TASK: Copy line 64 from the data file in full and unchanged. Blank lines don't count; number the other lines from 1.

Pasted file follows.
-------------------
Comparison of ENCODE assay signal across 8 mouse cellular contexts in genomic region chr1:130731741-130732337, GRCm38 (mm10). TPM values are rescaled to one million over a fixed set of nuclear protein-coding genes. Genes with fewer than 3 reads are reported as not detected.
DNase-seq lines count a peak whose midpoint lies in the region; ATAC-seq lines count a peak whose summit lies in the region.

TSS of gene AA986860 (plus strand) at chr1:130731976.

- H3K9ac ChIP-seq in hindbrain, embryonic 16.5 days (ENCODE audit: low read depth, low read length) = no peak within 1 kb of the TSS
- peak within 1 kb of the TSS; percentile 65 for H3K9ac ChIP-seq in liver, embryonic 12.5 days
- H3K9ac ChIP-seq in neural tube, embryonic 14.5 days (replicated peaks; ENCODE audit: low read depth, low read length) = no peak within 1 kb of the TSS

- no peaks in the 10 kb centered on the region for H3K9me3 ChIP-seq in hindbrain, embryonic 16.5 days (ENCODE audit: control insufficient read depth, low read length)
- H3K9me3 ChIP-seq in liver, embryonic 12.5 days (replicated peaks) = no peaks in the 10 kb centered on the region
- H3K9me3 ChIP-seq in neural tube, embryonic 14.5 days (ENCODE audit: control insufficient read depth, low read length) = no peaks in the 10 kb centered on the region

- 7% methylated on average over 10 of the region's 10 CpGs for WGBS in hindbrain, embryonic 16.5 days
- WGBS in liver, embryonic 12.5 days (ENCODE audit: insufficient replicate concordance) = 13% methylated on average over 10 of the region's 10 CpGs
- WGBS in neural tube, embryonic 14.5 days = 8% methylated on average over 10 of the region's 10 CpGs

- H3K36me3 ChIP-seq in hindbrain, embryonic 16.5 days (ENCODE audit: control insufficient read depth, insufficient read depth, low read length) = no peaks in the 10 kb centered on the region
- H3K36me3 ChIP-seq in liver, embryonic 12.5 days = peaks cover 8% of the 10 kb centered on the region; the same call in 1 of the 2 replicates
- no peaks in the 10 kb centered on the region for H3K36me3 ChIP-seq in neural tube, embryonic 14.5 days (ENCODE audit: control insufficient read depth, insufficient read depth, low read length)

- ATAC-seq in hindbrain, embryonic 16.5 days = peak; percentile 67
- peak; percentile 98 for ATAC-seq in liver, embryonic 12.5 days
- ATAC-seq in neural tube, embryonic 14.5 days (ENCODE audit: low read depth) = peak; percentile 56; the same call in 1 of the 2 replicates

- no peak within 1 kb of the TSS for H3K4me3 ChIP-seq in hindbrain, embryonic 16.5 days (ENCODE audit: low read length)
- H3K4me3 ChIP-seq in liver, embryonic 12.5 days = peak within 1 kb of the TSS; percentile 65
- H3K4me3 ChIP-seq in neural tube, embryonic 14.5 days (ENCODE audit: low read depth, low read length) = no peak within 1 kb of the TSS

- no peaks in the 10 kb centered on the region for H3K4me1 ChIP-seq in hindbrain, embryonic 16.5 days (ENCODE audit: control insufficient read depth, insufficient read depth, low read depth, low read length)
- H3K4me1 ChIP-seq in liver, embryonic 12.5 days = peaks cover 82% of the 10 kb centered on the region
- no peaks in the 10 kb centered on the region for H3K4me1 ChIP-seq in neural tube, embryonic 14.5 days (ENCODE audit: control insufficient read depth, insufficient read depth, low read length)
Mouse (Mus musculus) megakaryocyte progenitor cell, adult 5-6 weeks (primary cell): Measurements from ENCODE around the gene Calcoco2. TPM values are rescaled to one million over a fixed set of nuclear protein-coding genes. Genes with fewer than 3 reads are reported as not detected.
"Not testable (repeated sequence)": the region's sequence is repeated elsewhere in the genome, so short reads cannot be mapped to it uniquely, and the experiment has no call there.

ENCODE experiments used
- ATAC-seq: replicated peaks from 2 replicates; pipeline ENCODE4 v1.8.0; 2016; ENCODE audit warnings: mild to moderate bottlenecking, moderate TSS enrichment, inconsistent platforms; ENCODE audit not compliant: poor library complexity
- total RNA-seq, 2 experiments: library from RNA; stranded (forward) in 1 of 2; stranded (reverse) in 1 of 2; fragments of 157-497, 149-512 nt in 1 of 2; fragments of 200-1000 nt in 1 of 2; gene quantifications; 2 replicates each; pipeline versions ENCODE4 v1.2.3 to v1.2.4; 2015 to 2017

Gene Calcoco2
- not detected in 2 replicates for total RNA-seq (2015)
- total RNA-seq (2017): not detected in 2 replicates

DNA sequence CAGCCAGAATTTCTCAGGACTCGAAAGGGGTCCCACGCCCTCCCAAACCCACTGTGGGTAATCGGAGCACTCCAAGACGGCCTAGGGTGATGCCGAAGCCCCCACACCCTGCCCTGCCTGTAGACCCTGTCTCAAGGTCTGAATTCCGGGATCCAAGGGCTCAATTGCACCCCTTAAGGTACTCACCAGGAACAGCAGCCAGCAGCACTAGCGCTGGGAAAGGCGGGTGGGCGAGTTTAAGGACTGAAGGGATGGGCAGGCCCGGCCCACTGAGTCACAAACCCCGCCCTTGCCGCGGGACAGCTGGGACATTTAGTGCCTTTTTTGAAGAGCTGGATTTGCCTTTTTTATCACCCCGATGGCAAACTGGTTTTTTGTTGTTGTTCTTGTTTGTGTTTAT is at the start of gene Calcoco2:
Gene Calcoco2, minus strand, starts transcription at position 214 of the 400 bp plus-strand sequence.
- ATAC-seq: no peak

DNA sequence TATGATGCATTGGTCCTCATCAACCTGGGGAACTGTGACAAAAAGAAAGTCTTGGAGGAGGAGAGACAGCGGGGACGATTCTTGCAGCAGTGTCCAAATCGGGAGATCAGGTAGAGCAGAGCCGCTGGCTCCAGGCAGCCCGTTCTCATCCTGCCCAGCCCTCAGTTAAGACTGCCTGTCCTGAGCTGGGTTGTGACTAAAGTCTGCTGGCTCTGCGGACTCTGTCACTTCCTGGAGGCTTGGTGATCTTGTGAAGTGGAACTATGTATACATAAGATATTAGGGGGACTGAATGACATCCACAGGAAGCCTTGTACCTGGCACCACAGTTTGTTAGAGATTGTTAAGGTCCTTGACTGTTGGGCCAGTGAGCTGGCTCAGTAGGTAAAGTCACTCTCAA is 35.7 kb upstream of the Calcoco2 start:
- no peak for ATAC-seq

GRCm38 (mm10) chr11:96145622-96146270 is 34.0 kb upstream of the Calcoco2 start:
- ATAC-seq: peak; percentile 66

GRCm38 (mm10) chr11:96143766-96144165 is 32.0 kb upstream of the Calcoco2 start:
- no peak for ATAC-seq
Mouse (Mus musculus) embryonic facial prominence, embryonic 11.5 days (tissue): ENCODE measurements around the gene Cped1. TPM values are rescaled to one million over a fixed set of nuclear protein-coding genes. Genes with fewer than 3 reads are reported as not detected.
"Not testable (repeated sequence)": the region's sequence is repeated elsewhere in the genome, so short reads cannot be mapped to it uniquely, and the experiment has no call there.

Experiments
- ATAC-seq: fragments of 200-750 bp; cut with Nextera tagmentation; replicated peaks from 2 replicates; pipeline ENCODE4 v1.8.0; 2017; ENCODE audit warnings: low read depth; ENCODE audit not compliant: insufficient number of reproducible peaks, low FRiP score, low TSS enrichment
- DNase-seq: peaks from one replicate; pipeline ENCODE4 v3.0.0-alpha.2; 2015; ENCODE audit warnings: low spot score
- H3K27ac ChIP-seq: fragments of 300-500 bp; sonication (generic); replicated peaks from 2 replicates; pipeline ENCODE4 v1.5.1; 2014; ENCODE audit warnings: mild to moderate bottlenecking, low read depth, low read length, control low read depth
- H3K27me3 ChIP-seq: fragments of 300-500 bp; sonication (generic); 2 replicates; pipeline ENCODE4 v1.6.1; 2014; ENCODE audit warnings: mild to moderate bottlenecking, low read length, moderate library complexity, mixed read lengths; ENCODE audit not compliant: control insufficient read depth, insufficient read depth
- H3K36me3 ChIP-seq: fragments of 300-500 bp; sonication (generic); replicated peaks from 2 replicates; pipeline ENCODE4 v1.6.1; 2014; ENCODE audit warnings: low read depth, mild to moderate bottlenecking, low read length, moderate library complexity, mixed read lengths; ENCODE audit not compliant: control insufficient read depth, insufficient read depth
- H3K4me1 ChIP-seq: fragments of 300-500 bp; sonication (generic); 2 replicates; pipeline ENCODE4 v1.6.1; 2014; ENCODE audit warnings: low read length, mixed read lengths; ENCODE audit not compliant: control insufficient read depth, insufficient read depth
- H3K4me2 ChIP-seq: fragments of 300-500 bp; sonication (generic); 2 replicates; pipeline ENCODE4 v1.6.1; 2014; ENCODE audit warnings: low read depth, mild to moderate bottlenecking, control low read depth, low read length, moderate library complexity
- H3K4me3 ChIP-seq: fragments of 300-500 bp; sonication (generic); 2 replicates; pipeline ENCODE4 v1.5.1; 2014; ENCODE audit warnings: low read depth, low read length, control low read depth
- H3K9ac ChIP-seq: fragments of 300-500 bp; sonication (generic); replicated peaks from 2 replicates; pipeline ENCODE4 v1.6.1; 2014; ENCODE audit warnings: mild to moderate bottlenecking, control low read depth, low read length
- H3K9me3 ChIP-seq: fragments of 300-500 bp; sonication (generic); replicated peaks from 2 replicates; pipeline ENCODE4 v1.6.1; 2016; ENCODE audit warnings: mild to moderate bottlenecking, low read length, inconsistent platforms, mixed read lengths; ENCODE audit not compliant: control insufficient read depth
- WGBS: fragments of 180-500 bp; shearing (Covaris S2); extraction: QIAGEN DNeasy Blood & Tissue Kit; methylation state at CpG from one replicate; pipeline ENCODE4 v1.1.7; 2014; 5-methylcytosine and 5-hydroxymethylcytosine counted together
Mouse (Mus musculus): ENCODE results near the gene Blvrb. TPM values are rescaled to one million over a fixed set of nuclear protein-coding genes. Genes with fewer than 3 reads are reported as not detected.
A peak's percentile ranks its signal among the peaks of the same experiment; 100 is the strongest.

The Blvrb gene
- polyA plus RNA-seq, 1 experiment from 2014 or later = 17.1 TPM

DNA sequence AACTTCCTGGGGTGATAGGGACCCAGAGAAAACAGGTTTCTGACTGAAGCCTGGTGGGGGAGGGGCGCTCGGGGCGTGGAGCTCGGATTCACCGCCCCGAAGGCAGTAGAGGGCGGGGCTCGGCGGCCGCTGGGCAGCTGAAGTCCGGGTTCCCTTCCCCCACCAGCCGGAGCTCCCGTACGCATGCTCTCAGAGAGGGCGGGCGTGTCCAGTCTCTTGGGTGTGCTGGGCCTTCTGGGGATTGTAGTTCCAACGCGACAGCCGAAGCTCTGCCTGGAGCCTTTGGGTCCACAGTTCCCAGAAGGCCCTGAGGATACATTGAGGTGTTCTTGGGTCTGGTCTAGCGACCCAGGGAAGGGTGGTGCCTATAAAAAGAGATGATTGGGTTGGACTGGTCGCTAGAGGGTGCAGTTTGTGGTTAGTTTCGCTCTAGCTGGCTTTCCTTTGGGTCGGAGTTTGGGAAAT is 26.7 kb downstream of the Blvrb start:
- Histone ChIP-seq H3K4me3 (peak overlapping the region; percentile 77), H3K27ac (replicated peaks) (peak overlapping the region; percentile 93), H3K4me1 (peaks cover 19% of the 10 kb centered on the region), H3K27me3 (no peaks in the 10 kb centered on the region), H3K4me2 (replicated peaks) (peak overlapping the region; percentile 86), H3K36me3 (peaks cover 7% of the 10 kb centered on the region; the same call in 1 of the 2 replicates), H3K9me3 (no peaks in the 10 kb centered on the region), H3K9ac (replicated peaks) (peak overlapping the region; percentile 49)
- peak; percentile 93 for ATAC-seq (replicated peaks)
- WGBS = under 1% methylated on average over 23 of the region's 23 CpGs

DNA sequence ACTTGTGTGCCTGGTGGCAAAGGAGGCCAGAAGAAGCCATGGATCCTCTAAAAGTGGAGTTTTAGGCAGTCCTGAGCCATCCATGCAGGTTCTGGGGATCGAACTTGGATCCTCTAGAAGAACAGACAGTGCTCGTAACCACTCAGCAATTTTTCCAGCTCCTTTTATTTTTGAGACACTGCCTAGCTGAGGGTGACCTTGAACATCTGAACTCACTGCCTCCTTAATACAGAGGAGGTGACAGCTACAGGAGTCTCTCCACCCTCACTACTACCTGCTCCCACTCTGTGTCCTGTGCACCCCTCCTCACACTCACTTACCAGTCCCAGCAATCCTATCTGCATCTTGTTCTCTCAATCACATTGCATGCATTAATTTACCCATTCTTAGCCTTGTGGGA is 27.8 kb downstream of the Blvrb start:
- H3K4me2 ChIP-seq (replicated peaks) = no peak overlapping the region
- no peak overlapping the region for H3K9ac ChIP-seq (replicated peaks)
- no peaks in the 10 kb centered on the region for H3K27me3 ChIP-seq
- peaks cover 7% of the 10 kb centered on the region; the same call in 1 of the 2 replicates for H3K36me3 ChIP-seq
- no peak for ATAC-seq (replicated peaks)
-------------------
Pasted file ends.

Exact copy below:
DNA sequence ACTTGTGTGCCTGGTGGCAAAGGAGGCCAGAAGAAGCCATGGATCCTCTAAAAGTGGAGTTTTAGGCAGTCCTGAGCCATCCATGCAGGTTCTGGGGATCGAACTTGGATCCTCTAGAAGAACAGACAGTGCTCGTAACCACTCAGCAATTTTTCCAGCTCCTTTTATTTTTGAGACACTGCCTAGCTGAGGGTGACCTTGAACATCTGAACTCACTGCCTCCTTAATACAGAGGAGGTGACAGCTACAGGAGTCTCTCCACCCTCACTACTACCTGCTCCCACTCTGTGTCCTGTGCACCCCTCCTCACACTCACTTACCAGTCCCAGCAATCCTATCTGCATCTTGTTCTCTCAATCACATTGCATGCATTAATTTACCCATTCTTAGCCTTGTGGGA is 27.8 kb downstream of the Blvrb start: